Care homes applying for hundreds more court orders to prevent elderly from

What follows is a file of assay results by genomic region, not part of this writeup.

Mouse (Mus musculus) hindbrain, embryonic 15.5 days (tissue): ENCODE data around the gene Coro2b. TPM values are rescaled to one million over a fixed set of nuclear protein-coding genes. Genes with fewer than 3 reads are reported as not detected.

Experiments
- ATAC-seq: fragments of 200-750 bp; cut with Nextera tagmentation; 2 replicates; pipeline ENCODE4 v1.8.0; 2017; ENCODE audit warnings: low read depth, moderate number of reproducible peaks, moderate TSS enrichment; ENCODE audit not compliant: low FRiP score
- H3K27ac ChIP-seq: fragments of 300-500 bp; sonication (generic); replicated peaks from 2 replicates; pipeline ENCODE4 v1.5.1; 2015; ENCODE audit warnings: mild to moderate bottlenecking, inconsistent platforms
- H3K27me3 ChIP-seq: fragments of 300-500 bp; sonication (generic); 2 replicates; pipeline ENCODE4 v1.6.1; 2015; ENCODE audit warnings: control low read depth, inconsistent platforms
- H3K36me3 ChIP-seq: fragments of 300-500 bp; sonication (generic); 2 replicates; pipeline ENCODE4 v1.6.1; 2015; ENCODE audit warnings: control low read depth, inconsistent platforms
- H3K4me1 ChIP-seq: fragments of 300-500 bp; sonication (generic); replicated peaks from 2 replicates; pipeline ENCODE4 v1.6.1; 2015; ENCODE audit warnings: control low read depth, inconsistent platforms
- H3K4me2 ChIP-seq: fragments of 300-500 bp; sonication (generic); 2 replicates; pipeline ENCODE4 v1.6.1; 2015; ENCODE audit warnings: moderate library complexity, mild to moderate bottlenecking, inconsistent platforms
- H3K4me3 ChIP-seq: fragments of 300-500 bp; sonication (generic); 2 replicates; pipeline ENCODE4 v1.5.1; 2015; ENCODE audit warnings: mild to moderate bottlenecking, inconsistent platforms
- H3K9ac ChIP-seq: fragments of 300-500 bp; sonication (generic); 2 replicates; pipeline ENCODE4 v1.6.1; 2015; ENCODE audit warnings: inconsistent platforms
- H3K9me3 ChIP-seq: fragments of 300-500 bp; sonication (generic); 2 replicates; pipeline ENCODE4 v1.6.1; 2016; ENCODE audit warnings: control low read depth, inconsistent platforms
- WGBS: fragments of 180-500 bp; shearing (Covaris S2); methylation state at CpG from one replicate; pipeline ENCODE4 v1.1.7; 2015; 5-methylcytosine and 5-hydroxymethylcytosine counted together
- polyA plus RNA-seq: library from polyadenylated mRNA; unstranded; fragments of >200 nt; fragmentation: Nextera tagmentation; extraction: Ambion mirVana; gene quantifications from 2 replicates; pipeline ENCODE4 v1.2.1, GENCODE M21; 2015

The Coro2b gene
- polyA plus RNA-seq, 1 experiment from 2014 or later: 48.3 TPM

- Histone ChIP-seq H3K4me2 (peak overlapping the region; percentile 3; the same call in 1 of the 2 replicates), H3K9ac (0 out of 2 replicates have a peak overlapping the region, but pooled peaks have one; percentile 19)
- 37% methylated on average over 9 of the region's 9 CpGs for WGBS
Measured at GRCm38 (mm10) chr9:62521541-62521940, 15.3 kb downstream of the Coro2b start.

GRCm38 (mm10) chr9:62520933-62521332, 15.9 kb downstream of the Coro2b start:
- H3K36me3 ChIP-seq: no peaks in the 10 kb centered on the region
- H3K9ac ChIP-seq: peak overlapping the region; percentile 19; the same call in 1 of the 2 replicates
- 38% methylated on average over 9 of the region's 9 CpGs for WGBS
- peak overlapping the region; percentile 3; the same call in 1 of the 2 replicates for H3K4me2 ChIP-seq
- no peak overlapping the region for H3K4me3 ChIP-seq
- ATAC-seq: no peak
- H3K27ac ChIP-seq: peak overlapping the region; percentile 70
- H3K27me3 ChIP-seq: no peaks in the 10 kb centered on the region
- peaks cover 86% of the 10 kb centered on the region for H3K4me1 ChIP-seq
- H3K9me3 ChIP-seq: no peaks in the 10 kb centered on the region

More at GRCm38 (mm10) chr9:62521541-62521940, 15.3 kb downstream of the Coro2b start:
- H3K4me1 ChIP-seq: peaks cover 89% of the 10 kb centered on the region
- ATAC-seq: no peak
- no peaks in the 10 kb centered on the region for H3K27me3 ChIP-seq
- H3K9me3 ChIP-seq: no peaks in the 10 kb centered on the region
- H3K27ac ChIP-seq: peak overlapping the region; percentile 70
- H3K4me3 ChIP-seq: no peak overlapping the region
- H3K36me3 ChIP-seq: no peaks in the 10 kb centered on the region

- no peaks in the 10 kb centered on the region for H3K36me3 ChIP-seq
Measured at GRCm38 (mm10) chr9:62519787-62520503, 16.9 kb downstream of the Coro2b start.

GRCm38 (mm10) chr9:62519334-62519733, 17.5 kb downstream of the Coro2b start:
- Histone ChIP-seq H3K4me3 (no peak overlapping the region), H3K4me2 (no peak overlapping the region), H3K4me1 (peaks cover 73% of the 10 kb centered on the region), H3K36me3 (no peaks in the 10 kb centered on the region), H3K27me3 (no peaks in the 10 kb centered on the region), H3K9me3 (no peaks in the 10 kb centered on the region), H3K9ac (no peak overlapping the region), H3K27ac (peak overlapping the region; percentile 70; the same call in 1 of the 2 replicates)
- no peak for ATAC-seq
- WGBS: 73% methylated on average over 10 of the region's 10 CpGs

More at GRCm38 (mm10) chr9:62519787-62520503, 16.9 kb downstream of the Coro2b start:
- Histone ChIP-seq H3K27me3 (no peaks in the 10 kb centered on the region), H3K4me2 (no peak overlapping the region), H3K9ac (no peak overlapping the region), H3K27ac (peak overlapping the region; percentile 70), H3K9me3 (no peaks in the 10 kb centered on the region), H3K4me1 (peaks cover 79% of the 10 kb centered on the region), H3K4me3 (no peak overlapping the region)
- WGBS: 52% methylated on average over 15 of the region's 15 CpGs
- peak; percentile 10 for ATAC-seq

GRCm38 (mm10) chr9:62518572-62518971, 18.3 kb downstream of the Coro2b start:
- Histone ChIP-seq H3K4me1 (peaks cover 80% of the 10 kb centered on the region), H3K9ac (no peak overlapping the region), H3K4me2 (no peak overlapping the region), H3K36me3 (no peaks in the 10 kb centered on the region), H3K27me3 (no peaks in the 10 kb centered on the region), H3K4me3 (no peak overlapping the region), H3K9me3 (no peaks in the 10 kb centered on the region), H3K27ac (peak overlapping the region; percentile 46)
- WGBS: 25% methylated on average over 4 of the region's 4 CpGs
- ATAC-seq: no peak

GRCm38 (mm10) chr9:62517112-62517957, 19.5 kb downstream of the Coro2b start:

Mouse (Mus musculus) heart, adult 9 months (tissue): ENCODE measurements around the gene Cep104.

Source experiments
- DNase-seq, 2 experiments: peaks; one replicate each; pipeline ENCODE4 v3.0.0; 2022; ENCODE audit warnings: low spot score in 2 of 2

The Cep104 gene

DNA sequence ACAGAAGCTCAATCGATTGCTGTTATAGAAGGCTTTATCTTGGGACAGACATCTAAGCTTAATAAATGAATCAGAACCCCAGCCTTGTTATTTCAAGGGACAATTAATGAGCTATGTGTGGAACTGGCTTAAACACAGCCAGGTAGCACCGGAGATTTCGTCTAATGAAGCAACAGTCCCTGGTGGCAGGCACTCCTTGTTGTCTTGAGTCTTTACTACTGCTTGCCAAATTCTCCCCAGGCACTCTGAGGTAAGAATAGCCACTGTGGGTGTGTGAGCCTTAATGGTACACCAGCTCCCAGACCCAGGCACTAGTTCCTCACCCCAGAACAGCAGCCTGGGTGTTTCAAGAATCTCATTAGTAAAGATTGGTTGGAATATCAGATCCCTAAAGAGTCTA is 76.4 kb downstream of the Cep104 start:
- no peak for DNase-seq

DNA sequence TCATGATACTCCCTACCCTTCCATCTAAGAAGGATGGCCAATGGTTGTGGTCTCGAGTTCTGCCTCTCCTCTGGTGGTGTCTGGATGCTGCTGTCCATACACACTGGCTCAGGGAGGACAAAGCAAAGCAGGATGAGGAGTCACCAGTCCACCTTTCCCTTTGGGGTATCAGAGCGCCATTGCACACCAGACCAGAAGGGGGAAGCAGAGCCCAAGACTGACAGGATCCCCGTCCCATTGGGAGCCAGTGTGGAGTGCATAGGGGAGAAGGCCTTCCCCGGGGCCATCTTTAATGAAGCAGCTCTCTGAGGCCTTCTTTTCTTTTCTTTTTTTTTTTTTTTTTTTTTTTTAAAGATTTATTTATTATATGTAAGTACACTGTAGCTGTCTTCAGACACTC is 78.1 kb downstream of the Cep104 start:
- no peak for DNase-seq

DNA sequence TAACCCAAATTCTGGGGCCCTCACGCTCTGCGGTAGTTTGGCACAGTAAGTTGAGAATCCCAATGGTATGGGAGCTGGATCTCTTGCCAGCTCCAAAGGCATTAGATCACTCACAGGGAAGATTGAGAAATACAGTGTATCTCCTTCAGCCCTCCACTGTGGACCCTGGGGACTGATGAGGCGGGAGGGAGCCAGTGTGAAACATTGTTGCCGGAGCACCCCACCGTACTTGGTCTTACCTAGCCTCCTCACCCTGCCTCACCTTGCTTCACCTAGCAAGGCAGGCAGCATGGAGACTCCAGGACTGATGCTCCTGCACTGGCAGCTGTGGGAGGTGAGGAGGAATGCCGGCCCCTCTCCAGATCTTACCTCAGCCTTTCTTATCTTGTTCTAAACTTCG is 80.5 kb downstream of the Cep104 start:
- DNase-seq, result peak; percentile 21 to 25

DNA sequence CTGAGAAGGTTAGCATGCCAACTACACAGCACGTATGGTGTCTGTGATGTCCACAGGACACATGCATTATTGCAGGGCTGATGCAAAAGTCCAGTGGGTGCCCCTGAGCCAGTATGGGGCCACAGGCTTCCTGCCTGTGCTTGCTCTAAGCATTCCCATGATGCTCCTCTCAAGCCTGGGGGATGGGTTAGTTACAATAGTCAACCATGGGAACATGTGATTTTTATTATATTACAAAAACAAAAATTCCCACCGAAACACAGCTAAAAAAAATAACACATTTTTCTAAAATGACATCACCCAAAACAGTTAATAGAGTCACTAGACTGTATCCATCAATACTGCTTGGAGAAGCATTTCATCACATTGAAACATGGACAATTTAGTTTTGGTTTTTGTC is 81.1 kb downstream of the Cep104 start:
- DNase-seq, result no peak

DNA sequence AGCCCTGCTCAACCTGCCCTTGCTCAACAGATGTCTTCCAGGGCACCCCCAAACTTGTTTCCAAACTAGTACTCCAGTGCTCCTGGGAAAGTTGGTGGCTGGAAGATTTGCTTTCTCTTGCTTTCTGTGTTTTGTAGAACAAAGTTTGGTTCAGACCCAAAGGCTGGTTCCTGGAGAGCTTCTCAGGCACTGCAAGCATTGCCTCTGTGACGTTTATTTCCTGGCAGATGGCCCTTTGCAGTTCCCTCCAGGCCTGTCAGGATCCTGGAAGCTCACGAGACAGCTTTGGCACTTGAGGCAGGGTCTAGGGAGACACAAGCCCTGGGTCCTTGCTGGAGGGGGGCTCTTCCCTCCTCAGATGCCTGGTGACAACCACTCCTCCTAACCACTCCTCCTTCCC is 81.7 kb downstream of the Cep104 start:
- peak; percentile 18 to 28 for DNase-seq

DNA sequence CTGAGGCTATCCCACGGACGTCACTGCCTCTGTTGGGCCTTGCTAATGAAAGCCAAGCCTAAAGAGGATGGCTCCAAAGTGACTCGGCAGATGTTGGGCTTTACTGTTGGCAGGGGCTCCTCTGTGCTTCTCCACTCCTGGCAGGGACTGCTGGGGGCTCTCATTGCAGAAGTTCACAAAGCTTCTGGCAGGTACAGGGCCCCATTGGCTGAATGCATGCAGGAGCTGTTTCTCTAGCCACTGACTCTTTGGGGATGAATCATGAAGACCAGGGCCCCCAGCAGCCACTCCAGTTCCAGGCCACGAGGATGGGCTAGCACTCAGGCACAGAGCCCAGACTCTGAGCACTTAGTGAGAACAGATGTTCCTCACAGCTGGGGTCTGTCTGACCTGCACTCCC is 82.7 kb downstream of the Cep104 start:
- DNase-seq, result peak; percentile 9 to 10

Want the best of The Telegraph direct to your email and WhatsApp? Sign up to our free twice-daily  Front Page newsletter and new  audio briefings. If they elderly people receiving care, their routine may be decided for them and they may not be allowed to leave if the courts decide they lacks the capacity to make decisions themselves.George McNamara, director of policy and influencing at Independent Age said the figures are “deeply worrying”.“What should be a measure of last resort is increasingly becoming more commonplace,” he said.”Increasing numbers of older people, many of them extremely vulnerable, are being locked up, restrained or sedated. This leads us to seriously question how many are being wrongly deprived of their liberty. “Depriving someone of their liberty can be a very frightening experience, one that we should avoid wherever possible by providing the best quality of care, and better training and support to care home workers. Sadly, this is becoming more and more difficult due to the government’s continuing failure to address the crisis in social care.”Between October and December 2018, there were 1,052 DoL – a rise of two per cent on the same period in 2017. Following a Supreme Court decision in 2014, anyone under continuous supervision in either a hospital or a care home who would not be allowed to walk out of the door at their own free will must have such restrictions approved under DoL’s.The Family Court statistics also reveal that the number of DoL applications converted into orders rose 4 per cent from 2017 to last year.Between October and December the number rose by 16 per cent.Caroline Abrahams, charity director at Age UK said that DoL’s should only be made when absolutely necessary and to safeguard people who lack the mental capacity to consent to care or treatment.She added: “Every older person has the right to good, dignified care, including those who lack mental capacity because of dementia or for other reasons. Care homes and hospitals are applying for hundreds more elderly people to be locked inside, new data shows.The figures, published today by the Ministry of Justice, reveal that there were 4,557 applications made by care homes and hospitals relating to Deprivation of Liberty (DoL) orders in 2018. This marked a 14 per cent increase on the previous year where there were 3,995 applications as charities warn that the increasing trend in applications are “deeply worrying”.DoL’s apply to people with dementia or Alzheimer’s and involves some degree of reducing their independence or free will.They fall under the Mental Capacity Act 2005 which aims to ensure that any restriction of liberty is often in the person’s best interests. “We want a care system within which older people’s dignity and rights are upheld in a manner that is transparent and easy for everyone to  understand.”

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